Then he began to denounce the cities where most of his mighty works had been done, because they did not repent. “Woe to you, Chorazin! Woe to you, Bethsaida! For if the mighty works done in you had been done in Tyre and Sidon, they would have repented long ago in sackcloth and ashes. But I tell you, it will be more bearable on the day of judgment for Tyre and Sidon than for you. And you, Capernaum, will you be exalted to heaven? You will be brought down to Hades. For if the mighty works done in you had been done in Sodom, it would have remained until this day. But I tell you that it will be more tolerable on the day of judgment for the land of Sodom than for you.”

      At that time Jesus declared, “I thank you, Father, Lord of heaven and earth, that you have hidden these things from the wise and understanding and revealed them to little children; yes, Father, for such was your gracious will. All things have been handed over to me by my Father, and no one knows the Son except the Father, and no one knows the Father except the Son and anyone to whom the Son chooses to reveal him. (Matt 11:20-27)

      It seems to me that Jesus is saying quite explicitly that
      a) He does not reveal Himself to everyone, but rather, only to those whom He chooses
      b) The Father willfully hides truth from the “wise and understanding”, but reveals to little children. He sees this as good, and He is, in fact, having the last and final word on the subject.
      c) This hiding of truth results in condemnation and judgment on certain people

      If you can see a better way to understand this, I welcome your input. (If you could provide verses, that’d be helpful).


  • fantastic points altogether, you just won a new reader.
    What would you suggest about your post that you just made some days ago?
    Any certain?

  • Asking questions like this finally broke my conditioning and I went apostate. Now I’m free! I’m actually putting together a playbook to deprogram the brainwashed.

    • admin

      If I may.. what you broke was the collection of simple and shallow “answers” that many people try to superimpose on the Bible. It’s unfortunate that so many people push these “answers”, even from the pulpit. The Bible has a consistent way of handling all these issues, but if we don’t address these things on the Bible’s terms, eventually it all falls apart.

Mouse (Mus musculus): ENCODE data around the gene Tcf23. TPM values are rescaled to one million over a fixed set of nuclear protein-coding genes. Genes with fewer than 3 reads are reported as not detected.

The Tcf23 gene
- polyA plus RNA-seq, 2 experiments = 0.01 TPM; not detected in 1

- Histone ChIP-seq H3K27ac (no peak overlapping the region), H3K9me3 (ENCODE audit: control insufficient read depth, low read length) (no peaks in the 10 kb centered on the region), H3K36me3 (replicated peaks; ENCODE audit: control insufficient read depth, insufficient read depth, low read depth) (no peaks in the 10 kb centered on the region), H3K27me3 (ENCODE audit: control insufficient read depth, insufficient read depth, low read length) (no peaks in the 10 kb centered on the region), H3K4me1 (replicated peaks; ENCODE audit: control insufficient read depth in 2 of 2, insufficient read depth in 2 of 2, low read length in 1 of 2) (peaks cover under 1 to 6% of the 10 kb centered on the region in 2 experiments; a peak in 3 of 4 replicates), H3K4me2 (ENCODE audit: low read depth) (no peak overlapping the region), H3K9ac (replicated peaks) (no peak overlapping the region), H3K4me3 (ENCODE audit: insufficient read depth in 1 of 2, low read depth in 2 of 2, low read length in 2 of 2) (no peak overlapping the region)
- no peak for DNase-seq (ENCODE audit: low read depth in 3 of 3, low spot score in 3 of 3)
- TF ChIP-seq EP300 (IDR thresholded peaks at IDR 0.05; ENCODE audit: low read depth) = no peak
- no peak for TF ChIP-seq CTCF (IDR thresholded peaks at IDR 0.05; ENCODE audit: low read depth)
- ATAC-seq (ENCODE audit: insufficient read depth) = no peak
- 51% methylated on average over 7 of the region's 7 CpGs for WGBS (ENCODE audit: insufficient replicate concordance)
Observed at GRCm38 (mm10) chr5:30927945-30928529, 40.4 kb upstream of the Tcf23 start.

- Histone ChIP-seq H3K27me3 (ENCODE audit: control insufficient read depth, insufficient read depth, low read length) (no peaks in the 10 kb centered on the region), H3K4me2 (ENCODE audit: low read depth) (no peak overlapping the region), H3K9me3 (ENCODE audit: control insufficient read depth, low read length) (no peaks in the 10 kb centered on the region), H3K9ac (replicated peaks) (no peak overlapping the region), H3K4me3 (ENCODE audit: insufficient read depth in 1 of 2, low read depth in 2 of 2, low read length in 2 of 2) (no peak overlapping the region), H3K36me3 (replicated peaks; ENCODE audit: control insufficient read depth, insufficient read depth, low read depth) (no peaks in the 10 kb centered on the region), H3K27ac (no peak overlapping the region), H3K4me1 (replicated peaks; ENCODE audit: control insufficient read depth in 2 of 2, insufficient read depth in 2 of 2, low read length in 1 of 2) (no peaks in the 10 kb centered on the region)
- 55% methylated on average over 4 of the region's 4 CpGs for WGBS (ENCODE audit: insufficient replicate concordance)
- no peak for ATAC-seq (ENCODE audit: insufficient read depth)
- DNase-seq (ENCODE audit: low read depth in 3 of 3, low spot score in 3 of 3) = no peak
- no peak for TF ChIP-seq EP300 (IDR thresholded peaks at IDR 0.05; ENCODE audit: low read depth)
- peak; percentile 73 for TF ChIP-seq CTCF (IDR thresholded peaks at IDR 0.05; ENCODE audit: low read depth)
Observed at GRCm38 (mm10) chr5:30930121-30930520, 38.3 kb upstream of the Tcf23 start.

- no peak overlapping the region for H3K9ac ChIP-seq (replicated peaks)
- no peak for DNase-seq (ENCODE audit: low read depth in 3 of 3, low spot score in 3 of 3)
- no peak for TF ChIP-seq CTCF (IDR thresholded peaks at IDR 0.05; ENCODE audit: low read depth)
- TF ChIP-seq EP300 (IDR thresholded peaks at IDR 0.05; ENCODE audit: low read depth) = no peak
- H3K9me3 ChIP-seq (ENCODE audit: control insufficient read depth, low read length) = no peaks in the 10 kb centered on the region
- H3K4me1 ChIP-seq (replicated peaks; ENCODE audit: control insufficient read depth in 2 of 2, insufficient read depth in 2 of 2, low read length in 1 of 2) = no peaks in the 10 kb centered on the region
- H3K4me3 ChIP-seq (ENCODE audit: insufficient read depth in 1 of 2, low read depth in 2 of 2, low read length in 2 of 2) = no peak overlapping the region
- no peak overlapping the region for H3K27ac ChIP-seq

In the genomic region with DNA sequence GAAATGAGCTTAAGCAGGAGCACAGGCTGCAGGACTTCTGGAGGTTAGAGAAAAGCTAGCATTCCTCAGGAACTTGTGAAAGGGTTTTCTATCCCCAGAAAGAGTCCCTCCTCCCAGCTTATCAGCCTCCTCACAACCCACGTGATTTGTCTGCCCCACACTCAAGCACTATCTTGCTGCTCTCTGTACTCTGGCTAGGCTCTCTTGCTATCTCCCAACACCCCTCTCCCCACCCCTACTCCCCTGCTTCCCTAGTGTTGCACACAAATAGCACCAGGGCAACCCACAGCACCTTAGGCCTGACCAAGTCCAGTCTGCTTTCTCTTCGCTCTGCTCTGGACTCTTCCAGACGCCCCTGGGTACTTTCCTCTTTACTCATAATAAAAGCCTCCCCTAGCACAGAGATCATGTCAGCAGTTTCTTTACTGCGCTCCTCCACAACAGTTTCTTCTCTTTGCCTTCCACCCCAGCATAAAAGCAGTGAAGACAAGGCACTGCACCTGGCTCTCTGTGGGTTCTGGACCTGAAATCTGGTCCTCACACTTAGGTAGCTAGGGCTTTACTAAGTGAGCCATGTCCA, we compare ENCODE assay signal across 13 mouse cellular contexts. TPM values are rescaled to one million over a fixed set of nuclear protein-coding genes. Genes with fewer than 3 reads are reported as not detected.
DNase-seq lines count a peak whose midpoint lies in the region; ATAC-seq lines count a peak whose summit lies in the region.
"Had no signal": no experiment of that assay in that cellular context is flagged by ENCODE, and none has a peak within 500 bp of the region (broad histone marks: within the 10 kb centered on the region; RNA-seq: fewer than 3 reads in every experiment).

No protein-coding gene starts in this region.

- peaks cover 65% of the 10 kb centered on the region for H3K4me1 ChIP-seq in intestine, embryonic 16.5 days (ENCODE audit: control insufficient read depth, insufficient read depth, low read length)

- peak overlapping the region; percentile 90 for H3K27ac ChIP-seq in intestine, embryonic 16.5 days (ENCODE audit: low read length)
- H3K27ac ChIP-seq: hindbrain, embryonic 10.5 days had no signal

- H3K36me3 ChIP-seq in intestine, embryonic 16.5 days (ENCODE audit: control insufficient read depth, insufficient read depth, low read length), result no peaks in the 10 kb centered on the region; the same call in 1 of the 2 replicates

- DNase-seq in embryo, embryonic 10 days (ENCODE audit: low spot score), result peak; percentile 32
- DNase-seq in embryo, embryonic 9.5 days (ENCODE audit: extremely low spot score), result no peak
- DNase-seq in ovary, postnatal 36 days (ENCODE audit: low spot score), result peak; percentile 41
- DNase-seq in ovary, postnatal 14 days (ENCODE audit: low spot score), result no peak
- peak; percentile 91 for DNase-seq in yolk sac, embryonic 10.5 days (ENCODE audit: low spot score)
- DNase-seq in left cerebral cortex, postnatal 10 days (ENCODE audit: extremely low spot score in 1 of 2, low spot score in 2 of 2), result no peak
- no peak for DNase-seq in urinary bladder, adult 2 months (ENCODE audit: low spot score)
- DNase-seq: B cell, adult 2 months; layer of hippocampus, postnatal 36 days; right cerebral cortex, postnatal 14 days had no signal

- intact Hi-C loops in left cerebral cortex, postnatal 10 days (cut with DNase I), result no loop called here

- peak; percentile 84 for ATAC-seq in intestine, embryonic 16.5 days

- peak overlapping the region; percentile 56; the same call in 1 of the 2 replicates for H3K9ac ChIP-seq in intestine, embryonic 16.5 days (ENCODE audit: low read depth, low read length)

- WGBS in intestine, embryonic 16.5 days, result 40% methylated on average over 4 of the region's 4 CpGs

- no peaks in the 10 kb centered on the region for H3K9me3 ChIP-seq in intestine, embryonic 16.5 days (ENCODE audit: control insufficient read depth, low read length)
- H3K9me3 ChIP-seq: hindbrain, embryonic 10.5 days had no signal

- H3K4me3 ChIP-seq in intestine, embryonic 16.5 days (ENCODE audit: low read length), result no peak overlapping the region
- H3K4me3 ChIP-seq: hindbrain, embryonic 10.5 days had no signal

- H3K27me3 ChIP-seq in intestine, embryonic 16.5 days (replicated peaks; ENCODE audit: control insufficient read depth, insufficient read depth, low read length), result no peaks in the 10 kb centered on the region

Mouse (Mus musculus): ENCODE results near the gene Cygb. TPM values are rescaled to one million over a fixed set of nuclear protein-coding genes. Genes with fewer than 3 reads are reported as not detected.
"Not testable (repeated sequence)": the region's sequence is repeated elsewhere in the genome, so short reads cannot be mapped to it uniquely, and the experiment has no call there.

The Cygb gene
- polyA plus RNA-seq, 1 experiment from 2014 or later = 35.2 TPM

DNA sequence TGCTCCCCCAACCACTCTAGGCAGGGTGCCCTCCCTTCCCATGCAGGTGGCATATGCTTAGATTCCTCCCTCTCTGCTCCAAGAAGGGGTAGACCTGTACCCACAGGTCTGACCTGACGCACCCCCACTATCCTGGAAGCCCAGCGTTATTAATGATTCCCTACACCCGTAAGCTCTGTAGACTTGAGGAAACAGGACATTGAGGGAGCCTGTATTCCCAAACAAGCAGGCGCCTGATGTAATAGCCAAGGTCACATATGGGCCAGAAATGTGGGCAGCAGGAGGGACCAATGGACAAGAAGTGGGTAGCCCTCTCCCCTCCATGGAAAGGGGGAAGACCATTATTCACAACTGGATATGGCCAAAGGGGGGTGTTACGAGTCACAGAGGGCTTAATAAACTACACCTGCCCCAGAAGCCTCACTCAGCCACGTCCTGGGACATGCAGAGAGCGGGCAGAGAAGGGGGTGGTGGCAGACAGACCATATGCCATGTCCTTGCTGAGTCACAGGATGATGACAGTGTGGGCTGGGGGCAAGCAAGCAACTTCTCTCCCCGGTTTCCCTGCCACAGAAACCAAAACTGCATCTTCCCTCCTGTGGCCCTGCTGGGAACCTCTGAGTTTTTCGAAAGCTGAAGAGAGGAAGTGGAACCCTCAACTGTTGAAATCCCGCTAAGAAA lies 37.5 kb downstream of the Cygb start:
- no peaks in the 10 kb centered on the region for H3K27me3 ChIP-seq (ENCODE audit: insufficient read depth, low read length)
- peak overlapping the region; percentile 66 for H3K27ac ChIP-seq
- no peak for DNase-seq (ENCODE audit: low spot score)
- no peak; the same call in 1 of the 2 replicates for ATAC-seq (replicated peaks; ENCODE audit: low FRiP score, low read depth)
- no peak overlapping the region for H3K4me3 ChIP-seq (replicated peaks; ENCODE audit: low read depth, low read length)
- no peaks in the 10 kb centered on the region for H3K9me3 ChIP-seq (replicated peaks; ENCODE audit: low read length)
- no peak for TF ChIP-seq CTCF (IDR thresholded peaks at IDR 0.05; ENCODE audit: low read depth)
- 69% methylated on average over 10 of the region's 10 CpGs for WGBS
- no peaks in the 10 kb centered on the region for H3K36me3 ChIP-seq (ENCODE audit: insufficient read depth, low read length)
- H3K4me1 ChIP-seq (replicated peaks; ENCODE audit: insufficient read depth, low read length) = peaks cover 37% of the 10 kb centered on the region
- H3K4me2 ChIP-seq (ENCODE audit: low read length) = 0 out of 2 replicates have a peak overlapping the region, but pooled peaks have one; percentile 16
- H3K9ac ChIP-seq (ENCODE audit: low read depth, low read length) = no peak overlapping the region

Do understand that the theological questions presented throughout this site are not intended to question the authority and accuracy of the Bible, but rather, to ask why we humans are so content to believe something other than what the Bible says.

      I would encourage you to keep an eye on what the Bible actually says, and accept the Bible’s answers for these things. You’ll go much farther. Also, bear in mind that the Covenants of God always come with both a blessing and a curse: blessings on those who adhere to them; a curse on those who break them. I was reminded of that again in my study of Jeremiah 11 this morning, and felt it only fair that I pass it along.


  • BmB

    In my experience these types of conundrums usually arise from poor translation or errors in the copy. The best way is to go back to the hebrew original (even the new testament was written in hebrew, but only copies of the originals of matthew exist) and start over with a clean slate. Since I don’t have such originals on hand, and can’t read hebrew I can’t say what that would be in this case. But it’s something for your consideration.

  • Brandon

    To be honest, it’s not the fact that they’re hardened and blinded that is troublesome to me (after all, look at how God was glorified through the Exodus–a direct consequence of His hardening of Pharaoh’s heart), but rather the seeming implication that those in question would believe and turn and be saved if left to their own devices. This seems to stand in stark contradiction to the rest of the counsel of Scripture concerning the sin nature and natural inclination of creatures in open rebellion to their Creator.

  • Jewish rabbi’s are consistent in their interpretation of this passage (I.e. God hardening with a purpose), The same as the author of this blog concluded. And as Brandon mentions above, Exodus provides another clear example of God deliberately hardening to achieve His purpose.

Leave a Reply

You can use these HTML tags

<a href="" title=""> <abbr title=""> <acronym title=""> <b> <blockquote cite=""> <cite> <code> <del datetime=""> <em> <i> <q cite=""> <s> <strike> <strong>




Let\'s see if you\'re really a human: *

This site uses Akismet to reduce spam. Learn how your comment data is processed.